Testing facilities allow for- executing test jobs and the Generate Data facility uses shell test data to assist programmers to develop, comprehensive test data with relatively little effort, Other miscellaneous options allow for viewing output, entering ROSCOE (frowned upon at Far West), and logging on and off.

Two options to support good communications between project team members are provided. One allows a team member to store a message on a broadcast file. The other allows team members to view those messages.

At the bottom of each screen are notes to the programmer showing the names of the last four modules he/she has worked with. These can be selected by entering a single character and helps avoid problems caused by keying errors and/or memory lapses (in the programmer).

A Workbench like this achieves a lot of results. What they are depends on perspective. From the perspective of the programmer, it's an opportunity to focus attention on the things they need to know to get the job done. Rather than stifling creativity, it channels creativity toward solving the problems programmers are being paid to solve.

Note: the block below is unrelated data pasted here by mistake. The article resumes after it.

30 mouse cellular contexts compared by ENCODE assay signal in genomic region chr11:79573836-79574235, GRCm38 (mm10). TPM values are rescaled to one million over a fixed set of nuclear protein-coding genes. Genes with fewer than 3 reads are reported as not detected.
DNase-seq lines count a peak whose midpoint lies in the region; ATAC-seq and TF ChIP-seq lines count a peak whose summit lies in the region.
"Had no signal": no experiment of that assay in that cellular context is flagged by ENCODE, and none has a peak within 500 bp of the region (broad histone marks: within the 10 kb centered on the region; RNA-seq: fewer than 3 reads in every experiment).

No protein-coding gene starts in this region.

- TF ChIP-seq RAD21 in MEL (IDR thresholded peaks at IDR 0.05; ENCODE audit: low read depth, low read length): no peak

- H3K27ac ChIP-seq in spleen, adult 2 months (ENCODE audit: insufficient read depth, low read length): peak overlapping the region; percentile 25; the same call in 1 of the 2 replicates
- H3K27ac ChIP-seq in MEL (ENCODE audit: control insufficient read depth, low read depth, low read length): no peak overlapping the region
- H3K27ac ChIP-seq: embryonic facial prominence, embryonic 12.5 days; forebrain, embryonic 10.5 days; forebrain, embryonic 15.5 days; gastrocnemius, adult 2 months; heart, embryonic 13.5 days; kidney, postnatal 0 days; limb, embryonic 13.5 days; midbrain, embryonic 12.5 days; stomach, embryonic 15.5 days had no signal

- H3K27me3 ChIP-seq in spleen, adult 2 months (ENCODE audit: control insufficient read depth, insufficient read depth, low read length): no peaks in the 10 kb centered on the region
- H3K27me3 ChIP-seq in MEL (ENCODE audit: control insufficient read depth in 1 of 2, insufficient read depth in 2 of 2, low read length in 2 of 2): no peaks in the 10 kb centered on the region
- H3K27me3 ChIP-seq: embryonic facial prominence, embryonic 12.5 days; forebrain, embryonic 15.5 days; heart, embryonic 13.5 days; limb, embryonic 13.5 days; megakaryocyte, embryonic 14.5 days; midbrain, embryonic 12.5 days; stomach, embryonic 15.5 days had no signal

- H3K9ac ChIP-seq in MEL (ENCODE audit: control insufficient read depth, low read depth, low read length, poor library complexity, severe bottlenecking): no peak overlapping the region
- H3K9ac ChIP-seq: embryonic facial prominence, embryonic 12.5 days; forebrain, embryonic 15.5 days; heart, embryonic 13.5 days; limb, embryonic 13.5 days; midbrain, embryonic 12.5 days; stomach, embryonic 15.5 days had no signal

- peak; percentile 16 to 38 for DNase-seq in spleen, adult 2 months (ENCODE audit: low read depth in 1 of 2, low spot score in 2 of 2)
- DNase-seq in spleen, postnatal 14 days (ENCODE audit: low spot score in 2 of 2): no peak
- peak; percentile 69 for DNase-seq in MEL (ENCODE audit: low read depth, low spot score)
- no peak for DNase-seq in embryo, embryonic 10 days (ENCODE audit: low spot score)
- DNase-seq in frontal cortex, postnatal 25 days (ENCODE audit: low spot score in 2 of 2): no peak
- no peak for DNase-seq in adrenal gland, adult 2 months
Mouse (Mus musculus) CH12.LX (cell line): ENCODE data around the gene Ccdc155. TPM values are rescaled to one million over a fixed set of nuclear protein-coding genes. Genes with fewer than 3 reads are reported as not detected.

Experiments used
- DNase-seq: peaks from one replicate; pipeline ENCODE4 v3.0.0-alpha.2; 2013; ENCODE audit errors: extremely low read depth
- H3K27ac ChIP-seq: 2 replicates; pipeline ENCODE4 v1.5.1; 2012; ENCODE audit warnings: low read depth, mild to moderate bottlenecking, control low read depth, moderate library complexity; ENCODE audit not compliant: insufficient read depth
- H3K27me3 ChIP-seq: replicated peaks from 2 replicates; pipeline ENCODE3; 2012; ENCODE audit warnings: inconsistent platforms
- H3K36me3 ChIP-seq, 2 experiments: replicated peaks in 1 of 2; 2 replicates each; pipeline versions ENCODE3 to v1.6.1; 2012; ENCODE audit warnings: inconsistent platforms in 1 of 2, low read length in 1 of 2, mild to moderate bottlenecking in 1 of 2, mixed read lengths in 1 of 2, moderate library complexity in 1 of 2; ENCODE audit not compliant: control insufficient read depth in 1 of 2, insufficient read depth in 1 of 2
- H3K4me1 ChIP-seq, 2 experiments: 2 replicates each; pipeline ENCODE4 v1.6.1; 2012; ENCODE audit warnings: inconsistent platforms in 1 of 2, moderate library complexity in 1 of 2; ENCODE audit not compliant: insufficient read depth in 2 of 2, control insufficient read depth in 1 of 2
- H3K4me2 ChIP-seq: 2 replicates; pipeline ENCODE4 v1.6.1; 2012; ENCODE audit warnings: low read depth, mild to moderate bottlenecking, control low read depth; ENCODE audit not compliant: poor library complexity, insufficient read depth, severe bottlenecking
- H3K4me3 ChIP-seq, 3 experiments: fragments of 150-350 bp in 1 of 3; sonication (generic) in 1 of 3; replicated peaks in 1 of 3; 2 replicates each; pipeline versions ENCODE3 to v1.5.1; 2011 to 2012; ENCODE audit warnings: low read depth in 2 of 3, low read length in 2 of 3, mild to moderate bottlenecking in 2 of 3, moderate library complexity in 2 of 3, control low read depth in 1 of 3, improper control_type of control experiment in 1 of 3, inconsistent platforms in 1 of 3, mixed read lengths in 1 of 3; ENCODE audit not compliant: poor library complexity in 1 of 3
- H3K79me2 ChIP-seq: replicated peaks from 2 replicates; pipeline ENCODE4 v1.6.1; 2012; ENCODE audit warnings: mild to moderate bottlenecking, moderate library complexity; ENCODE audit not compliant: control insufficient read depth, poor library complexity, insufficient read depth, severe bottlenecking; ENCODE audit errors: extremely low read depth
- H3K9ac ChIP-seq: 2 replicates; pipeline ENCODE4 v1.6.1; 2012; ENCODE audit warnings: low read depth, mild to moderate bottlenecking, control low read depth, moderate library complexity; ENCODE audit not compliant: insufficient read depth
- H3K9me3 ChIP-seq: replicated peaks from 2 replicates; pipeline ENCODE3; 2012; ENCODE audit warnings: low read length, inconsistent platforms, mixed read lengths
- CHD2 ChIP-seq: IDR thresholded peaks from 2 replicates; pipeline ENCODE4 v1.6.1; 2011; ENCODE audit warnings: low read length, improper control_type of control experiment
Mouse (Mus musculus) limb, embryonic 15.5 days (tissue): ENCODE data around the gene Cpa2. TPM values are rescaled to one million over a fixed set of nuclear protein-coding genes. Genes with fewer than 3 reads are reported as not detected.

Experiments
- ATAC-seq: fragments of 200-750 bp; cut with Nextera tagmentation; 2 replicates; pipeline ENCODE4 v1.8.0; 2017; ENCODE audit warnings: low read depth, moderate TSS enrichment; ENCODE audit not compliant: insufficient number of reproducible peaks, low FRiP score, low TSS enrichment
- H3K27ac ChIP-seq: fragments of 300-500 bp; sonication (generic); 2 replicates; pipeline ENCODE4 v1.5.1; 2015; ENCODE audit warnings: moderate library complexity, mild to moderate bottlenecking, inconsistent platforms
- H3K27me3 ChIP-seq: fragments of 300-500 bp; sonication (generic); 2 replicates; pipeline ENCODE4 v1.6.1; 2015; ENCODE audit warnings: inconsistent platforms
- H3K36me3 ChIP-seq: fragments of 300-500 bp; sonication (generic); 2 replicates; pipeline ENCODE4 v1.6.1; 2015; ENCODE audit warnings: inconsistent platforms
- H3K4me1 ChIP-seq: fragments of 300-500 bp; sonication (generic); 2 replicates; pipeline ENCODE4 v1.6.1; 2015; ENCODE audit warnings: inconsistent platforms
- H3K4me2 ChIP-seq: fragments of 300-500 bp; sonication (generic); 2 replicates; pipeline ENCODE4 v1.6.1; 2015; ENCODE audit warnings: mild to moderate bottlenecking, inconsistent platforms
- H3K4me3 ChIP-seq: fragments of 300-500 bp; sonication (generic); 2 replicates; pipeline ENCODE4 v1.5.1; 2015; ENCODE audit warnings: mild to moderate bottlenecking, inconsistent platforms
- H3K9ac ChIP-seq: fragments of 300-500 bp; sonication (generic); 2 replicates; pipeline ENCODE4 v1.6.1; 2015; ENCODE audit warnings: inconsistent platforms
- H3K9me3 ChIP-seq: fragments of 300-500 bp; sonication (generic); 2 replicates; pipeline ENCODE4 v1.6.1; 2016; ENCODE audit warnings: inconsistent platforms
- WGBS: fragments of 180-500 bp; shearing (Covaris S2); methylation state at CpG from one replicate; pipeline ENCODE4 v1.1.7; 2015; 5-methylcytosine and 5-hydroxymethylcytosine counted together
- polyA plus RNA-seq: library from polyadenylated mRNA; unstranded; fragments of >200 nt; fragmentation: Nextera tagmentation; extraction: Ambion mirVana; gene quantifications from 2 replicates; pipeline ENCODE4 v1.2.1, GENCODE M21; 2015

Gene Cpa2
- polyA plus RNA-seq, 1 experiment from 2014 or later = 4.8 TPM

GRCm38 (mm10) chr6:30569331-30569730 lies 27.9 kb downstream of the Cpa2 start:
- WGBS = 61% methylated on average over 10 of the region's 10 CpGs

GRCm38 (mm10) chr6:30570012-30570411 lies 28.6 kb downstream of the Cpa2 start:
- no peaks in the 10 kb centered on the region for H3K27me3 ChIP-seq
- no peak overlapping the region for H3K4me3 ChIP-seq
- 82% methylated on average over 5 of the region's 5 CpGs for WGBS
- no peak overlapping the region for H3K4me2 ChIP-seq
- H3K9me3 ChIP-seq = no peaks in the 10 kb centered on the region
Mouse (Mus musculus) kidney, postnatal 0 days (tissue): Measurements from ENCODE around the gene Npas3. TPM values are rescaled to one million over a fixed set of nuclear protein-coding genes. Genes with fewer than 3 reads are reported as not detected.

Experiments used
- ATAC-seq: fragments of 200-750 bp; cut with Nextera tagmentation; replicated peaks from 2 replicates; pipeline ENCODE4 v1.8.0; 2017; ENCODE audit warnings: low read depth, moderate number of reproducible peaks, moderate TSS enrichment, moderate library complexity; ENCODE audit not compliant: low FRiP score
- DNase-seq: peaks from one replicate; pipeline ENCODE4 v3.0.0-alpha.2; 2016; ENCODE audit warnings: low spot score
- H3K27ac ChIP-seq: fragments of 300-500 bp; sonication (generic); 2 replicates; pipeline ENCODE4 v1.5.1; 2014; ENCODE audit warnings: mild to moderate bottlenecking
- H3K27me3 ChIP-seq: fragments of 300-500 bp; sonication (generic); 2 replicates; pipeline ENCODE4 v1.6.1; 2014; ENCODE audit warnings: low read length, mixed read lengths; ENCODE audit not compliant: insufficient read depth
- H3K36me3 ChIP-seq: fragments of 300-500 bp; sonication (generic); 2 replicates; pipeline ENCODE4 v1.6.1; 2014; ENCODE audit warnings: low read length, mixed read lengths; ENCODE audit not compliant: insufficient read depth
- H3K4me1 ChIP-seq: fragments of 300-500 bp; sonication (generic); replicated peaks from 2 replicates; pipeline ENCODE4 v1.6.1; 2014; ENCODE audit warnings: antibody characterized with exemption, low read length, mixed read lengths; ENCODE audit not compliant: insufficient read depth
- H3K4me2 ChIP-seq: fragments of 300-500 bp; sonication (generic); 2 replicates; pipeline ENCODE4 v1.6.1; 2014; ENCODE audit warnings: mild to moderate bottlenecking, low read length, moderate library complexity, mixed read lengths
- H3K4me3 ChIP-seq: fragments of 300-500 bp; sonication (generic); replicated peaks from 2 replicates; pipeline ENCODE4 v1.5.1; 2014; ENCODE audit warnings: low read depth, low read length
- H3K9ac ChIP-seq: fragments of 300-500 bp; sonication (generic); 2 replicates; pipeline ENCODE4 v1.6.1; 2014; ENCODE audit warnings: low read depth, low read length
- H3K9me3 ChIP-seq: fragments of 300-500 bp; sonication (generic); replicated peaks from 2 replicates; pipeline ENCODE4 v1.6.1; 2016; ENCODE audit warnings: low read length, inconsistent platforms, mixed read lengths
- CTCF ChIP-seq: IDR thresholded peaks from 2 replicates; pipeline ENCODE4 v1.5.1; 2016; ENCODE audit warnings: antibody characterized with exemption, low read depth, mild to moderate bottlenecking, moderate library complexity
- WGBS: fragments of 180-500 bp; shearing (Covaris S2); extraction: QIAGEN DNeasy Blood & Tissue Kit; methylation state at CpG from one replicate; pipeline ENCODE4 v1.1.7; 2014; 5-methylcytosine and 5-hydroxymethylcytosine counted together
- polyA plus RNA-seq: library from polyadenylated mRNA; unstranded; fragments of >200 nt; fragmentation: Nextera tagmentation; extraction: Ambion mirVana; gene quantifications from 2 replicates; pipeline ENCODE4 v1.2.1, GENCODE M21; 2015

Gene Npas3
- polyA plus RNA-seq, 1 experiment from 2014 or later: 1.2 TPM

The user and the project both have their own, different perspective of the advantages. At Far West, they spent 325 days integrating the off-the-shelf tools, developing a few custom tools and developing a Programmer Assistance manual. That's the bad news. The good news is they experienced tremendous benefits in terms of the reduction of effort. For the design phase, using shell programs and other design aids, they see a 15 percent productivity improvement. For programming, the people are developing 48 percent more than they would have expected without a workbench. Their goal for the integrated testing phase is to see a 10 to 20 percent improvement. It's still too early to see if that goal will be achieved. These savings translate to people who cost less and a reduction of the time is takes to build systems.

In conclusion, productivity is more than a workbench. A system solution is a combination of many small things put together intelligently. A workbench which has been tailored for the job you want it to do and the environment it fits into helps. We, in-data processing, need to begin to use the tools of bur trade, like the Programmer Workbench, to help us to become more productive.